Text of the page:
Remembering previous wars too, her account is first-person and deeply personal. She’d once been obsessed with Bosnian crimes; in the introduction we hear warning that Syria may “engulf her”. Giovanni finds herself unable to trim her baby son’s nails for thinking of an Iraqi who’d had his ripped out. Later, accepting a cigarette pack from a student of human rights, she notes the old cigarette burns on his arms.

Her Syrian visits fell between March and December 2012. The first told, from the summer, finds an uneasy silence in central Damascus even as the suburbs burn. Class in this society is a more significant divider than religion, and the bi-national elite are spinning conspiracy theories, sunk into pool parties and denial. In these “last days of a spoilt empire that was about to implode” Giovanni delineates the different kinds of regime ‘believer’: true devotees, or those simply scared of the potential alternatives. 300 frustrated UN monitors are confined to their hotel, and war is “descending with stunning velocity”.

The book thereafter recounts the ramifications on Syrian civilians of Assad’s various scorched earth strategies. An estimated 200,000 people have disappeared into the regime gulag. Most have experienced torture. “I struggle to remember a place where torture has been so widespread and systematic,” a Human Rights Watch official tells Giovanni, who sets about particularising, humanising, some of these lost stories through interview, tales of beatings, burnings, cuttings perpetrated to the torturer’s usual refrain: “You want freedom? Is this the freedom you want?”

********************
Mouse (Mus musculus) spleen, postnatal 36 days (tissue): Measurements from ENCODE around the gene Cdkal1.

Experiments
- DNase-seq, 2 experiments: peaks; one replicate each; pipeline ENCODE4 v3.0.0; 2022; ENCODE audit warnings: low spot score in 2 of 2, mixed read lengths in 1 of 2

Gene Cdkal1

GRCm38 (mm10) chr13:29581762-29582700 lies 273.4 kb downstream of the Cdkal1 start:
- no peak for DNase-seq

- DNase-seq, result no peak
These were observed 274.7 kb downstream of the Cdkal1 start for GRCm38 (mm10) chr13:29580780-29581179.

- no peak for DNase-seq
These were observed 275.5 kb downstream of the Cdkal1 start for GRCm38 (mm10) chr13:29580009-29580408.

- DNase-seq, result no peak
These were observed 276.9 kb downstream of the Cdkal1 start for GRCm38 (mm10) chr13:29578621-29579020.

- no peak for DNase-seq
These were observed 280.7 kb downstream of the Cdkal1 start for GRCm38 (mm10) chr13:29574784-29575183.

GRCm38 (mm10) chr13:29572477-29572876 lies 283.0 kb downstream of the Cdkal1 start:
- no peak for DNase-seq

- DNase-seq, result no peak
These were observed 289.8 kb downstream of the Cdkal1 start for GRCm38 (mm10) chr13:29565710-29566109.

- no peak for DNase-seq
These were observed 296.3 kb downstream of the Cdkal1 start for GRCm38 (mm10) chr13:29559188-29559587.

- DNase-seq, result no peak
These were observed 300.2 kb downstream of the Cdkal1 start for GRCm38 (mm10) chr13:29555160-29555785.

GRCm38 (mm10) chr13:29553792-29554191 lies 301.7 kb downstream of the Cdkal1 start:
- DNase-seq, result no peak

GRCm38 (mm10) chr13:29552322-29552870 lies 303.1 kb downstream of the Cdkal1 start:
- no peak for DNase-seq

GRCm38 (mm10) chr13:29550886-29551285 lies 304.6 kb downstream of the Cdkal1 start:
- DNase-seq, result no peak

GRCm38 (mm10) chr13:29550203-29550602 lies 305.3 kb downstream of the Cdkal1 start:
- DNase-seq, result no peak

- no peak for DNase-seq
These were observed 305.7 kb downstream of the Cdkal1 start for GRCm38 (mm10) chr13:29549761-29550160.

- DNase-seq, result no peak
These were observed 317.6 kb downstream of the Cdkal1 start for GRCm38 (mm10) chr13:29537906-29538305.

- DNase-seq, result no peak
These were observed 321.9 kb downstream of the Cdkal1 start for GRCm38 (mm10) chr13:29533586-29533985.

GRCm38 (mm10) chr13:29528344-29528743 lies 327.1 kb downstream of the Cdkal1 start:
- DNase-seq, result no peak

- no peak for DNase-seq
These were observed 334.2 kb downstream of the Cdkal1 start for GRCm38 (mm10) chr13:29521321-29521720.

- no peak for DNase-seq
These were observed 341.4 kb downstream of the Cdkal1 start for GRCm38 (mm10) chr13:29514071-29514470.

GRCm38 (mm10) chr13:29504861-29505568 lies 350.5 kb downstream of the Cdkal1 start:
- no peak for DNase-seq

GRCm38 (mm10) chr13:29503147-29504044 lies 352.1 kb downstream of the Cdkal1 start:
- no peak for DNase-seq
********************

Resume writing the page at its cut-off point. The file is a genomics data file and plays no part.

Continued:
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Written by Robin Yassin-Kassab

June 1, 2016 at 11:34 am

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The Arab of the Future

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This was my review for the Guardian of Riad Sattouf’s graphic memoir.araboffuture

The graphic novel has proved itself over and over. It already has its classical canon: Spiegelman on the Holocaust, Satrapi on girlhood in Islamist Iran, and (perhaps most accomplished of all) Joe Sacco’s ‘Footnotes in Gaza’, a work of detailed and self-reflexive history. Edging towards this company comes Riad Sattouf’s ‘The Arab of the Future’, a childhood memoir of tyranny.

Little Riad’s mother, Clementine, is French. His father, Abdul-Razak, is Syrian. They meet at the Sorbonne, where Abdul-Razak is studying a doctorate in history. Those with Arab fathers will recognise the prestige value of the title ‘doctoor’. But Abdul-Razak is more ambitious. He really wants to be a president. Studying abroad at least allows him to avoid military service. “I want to give orders, not take them,” he says. When humiliated, he sniffs and rubs his nose.

Abdul-Razak is a pan-Arabist who believes the people (“stupid filthy Arab retards!”) must be educated out of religious dogma. For reasons of both vanity and ideology he turns down an Oxford teaching post for one in Libya. The family takes up residence in a flat which doesn’t have a lock, because Qaddafi has ‘abolished private property’. Little Riad sees Libya all yellow, its unfinished buildings already crumbling. He sings the Leader’s speeches with kids in the stairwell and queues with his mother for food (only eggs one week, just bananas the next).

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Written by Robin Yassin-Kassab

May 3, 2016 at 8:35 pm